Now we have a new bridge and we have successfully attached a container to that bridge. The container successfully pulled an IP address from the DHCP pool and we should be able to NAT out to the Internet. What if we want to make 100% sure that the IP address never changes? This is where static IP addresses come in. One thing to note about static IP addresses on devices connected to an LXD bridge is that they are not actually static IP addresses; they are DHCP reservations. This has a few benefits:
- It avoids IP address conflicts as the DHCP server is aware the IP address is in use
- It allows the DHCP server to pass additional options to the container (e.g. gateway, DNS, NTP, etc values).
Let's add a "static" IP address to the container
app1's eth0 interface:
root@host# lxc config device set app1 eth0 ipv4.address 10.13.37.66
Time to restart and verify the change:
root@host# lxc restart app1 root@host# lxc info app1 ... snip devices: eth0: ipv4.address: 10.13.37.66 nictype: bridged parent: lxdbr1337 type: nic ... snip
This also works for IPv6 with the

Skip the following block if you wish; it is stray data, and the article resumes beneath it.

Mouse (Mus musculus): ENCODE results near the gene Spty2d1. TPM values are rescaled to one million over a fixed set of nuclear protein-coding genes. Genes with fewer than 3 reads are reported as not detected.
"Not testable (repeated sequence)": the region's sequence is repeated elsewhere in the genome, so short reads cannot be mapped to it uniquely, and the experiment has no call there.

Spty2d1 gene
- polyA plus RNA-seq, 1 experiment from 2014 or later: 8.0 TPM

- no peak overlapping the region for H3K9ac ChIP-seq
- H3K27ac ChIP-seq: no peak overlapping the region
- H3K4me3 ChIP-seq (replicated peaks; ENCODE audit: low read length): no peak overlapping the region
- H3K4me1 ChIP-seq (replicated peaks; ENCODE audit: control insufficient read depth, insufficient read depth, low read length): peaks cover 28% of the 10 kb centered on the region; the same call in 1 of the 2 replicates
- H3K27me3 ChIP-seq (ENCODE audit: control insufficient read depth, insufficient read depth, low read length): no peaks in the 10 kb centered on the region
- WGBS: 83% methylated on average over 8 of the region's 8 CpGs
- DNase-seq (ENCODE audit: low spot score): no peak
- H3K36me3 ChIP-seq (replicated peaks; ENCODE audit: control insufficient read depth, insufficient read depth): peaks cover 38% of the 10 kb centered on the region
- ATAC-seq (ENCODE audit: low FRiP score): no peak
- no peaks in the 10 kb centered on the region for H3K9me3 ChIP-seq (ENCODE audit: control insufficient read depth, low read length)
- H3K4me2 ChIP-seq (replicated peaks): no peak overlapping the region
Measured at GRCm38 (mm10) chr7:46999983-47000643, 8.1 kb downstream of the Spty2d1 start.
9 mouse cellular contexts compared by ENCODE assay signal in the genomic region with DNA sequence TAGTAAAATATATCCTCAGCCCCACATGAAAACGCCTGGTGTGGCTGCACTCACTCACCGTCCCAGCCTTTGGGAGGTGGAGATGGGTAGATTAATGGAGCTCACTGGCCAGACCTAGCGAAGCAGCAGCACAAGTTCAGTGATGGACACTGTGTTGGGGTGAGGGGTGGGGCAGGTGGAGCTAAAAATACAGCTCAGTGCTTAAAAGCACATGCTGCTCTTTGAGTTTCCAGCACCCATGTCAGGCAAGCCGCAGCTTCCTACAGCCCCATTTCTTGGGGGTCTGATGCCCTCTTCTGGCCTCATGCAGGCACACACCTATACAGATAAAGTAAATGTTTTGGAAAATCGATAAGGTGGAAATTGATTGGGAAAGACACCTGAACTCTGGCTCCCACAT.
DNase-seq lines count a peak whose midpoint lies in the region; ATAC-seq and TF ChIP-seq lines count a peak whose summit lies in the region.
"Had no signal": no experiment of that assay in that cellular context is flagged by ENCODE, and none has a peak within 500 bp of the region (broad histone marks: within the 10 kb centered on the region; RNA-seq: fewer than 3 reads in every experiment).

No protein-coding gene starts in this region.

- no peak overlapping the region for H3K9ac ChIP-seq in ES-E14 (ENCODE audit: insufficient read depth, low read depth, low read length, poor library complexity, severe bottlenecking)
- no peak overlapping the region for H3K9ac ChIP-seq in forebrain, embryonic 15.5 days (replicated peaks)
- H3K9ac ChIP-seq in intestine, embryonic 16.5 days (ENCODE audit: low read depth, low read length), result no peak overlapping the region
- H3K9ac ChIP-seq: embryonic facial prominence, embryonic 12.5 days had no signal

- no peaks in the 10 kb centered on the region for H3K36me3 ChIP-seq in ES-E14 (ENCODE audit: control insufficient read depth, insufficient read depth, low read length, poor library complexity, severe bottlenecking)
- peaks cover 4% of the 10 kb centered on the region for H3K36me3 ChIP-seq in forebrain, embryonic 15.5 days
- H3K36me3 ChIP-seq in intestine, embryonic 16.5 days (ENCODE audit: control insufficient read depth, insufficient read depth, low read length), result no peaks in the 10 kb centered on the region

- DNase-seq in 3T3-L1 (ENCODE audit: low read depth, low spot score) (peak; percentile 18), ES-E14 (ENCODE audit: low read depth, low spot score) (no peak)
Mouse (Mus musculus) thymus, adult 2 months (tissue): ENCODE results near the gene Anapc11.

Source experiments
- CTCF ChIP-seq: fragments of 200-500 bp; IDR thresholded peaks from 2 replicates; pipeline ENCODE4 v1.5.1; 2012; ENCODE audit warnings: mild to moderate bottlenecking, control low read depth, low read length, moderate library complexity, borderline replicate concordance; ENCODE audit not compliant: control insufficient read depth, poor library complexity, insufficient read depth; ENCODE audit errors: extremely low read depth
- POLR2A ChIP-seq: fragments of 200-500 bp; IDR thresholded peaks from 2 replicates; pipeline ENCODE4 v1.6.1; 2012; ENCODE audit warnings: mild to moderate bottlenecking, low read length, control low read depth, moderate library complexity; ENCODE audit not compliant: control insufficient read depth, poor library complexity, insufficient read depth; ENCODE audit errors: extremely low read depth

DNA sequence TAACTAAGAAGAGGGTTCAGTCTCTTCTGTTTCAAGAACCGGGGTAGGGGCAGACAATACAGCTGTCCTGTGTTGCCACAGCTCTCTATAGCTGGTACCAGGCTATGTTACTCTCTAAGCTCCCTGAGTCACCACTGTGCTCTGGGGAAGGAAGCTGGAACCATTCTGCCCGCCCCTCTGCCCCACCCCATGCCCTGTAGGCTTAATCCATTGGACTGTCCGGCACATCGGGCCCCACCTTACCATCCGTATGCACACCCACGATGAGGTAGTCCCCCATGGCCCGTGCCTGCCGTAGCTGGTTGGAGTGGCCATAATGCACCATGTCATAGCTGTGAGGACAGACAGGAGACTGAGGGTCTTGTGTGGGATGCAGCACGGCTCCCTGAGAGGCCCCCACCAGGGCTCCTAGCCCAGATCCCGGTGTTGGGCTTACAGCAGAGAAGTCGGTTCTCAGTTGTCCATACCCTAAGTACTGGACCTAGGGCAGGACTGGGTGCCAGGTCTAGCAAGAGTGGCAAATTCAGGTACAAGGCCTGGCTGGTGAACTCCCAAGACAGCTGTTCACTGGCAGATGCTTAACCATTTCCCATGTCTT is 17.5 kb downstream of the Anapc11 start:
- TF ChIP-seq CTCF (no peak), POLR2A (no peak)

ipv6.address flag, but our bridge has IPv6 disabled.
There may be scenarios where there need to be security measures in place to avoid MAC address spoofing or to avoid forwarding traffic for other containers (e.g. nesting containers). The following will accomplish that:
root@host# lxc config device set app1 eth0 security.mac_filtering true
LXD runs a DNS server on the bridge, which allows the domain to be set via the
dns.domain network property, and supports 3 different modes (via
- "managed" - one DNS record per container, matching its name and known IP addresses. This record cannot alter this record through DHCP.
- "dynamic" - containers can self-register through DHCP; the current hostname during DHCP negotiation is the domain name
- "none" - simple recursive DNS server with no local DNS records
The default mode is "managed"## External Briding
It's possible for the container to participate in the host's LAN as well using bridges outside the control of LXD, but at the expense of losing control of networking for the host through LXD itself. This means that things like DHCP, NAT, etc will also need to be handled external to LXD.